Category: Conversation

Elbow Etiquette

I was on an airplane last week and was disturbed by the lack of etiquette I experienced. I’m not talking about crying babies, people snoring or odd odors – I’m referring to the lack of elbow etiquette. Elbow etiquette is when someone hogs the armrest without consideration to the person sitting next to them.

You see whether you are on an airplane, in a stadium or at the movie theater more than likely you’ll have to share your armrest. A lot of people like to rest their entire forearm on the armrest but I believe there should be rules:

  • Ask me first – Before you decide to “hog” the entire armrest, check to see if I’d like to use it at all. It’s called courtesy folks.
  • Take turns – Okay, maybe you got to your seat before me and have already gotten comfortable with your elbow on the armrest. Well, just don’t forget that there are others sitting on either side of you so maybe at halftime you can remove your elbows & let me have a turn with the armrest. After all, it is partially mine as well.
  • Front/Back – So here’s a situation where both parties can be happy. If you rest your elbows on the front of the armrest, I’ll take the back. Or vice versa. Either way works for me. This way we both get some elbow real estate and don’t have to take turns or go without.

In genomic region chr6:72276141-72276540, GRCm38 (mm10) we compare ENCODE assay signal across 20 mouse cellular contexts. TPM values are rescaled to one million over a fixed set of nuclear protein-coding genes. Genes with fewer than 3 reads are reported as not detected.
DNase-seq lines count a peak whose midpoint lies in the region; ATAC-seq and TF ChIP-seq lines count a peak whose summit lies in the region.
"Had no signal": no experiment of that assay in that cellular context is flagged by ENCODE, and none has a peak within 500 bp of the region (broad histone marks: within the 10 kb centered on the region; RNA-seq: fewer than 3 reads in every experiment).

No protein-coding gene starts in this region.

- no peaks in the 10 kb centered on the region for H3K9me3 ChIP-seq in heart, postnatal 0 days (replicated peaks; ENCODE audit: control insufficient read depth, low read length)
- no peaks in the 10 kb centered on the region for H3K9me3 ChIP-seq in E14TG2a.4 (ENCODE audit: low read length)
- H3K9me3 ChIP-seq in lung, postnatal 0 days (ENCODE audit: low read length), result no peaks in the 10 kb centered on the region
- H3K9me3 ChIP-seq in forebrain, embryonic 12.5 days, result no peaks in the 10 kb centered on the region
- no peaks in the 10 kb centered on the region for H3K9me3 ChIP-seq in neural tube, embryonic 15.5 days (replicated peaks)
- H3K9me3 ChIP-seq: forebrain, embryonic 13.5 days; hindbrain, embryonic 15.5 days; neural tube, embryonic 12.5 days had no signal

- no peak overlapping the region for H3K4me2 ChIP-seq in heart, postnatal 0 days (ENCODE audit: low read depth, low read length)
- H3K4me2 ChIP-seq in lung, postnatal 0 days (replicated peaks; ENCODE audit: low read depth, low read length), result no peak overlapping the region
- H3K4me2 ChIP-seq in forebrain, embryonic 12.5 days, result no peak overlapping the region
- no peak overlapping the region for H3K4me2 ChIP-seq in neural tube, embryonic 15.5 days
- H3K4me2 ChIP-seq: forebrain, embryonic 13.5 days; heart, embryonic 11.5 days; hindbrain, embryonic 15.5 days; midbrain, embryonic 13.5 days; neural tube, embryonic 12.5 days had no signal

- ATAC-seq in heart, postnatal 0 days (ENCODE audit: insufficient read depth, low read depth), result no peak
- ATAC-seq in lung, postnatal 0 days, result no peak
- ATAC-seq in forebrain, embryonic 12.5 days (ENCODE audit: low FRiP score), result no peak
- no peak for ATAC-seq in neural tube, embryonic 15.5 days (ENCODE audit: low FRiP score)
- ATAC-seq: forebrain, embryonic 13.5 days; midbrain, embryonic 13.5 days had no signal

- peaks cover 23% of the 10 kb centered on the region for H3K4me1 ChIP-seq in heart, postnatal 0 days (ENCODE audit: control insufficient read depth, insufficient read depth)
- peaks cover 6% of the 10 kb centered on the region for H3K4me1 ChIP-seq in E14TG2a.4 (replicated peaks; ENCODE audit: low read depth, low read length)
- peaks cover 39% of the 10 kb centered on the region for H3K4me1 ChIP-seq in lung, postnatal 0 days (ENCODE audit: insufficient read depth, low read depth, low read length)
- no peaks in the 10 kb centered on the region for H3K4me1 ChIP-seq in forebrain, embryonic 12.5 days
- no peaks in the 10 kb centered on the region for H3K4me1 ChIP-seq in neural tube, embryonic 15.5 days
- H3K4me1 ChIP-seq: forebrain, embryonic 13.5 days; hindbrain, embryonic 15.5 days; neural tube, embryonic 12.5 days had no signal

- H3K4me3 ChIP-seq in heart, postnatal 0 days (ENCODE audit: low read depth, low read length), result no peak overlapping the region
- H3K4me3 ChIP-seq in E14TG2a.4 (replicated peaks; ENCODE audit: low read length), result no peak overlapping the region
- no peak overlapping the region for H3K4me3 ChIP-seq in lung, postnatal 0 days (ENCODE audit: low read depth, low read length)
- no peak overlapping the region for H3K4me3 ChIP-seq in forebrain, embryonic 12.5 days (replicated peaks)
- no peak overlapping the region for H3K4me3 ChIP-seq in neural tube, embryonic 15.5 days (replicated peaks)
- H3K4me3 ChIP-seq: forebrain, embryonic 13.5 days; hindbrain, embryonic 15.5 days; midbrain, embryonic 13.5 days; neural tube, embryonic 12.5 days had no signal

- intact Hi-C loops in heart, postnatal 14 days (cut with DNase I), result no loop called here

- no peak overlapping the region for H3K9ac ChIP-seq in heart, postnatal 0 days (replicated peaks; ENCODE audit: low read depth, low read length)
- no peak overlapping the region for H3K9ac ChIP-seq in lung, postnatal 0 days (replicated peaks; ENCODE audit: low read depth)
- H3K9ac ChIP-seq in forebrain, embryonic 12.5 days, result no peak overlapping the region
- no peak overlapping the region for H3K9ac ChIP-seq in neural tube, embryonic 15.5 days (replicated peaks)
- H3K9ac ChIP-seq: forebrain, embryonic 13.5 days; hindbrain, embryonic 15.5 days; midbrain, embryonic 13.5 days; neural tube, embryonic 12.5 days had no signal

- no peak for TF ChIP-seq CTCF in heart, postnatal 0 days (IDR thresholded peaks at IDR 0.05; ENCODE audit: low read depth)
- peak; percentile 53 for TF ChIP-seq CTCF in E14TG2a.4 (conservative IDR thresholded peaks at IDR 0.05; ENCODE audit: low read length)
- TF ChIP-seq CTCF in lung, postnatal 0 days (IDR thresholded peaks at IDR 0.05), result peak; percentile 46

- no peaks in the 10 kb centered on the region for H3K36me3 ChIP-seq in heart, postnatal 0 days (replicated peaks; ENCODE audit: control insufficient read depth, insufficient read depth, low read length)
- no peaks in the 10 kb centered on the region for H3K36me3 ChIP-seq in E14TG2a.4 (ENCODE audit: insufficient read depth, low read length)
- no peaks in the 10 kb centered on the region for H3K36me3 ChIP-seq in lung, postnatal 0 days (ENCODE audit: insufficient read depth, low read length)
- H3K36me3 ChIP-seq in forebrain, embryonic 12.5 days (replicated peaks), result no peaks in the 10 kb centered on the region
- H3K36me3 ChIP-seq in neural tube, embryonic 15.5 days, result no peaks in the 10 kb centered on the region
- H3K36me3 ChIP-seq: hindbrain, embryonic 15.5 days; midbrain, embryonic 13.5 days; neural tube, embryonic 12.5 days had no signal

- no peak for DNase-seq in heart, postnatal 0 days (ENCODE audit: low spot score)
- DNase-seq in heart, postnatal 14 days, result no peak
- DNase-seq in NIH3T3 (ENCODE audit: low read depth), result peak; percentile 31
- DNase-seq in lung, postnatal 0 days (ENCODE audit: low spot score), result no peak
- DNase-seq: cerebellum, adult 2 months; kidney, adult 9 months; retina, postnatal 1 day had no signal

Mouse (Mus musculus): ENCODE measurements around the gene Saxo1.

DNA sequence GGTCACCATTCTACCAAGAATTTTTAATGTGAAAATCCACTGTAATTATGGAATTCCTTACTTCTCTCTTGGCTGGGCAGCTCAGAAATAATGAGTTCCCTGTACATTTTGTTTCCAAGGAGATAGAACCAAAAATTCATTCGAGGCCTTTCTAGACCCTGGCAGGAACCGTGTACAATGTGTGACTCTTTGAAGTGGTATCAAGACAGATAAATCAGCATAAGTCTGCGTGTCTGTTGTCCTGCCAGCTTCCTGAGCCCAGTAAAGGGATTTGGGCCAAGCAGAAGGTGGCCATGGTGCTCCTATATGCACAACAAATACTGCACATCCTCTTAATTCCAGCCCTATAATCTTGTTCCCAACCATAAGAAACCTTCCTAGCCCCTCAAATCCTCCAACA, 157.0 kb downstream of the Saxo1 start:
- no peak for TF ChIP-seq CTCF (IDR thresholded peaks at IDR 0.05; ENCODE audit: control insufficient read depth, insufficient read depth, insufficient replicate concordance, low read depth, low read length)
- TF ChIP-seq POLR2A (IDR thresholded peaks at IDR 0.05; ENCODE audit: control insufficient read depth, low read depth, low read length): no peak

• Don’t use it at all – This is probably the easiest and most rationale approach. Don’t use your armrest at all and that will ensure that the person next to you won’t have any problems.

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My Past Is In Front Of Me

I’m bound to repeat the same mistakes if I don’t learn from them. How many times have you done the same thing expecting different results? According to Einstein, that’s called insanity.

I’ve dealt with this so many times – situation after situation would occur but instead of making better decisions, I would repeat my efforts thinking that everyone else needed to change, not me.

Here’s a prime example: In an effort to be more active in my community I volunteer for various events and always get so involved that I end up overworked. I usually get asked to either help raise money, solicit other volunteers or assist with clean up duties. While I don’t mind helping out, when I volunteer for one event it seems like I’m asked to volunteer more & more. And since it’s hard for me to say no to a good cause, I end up spending more time on other people’s activities than I do working on my own. And this cycle continues. After repeatedly being overwhelmed by “over volunteering”, I am now learning to say no more often.

As long as we continue on the same path, we will continue to make the same mistakes. But when we decide to change directions our past stays in the past. After all, that is what’s meant by the expression “live and learn.” I am now ready to make new mistakes, not the same ones from my past.

My pastor always says, “I see you in the future, and you look much better than you do right now”. Don’t let the mistakes of your past keep you from having a great future.

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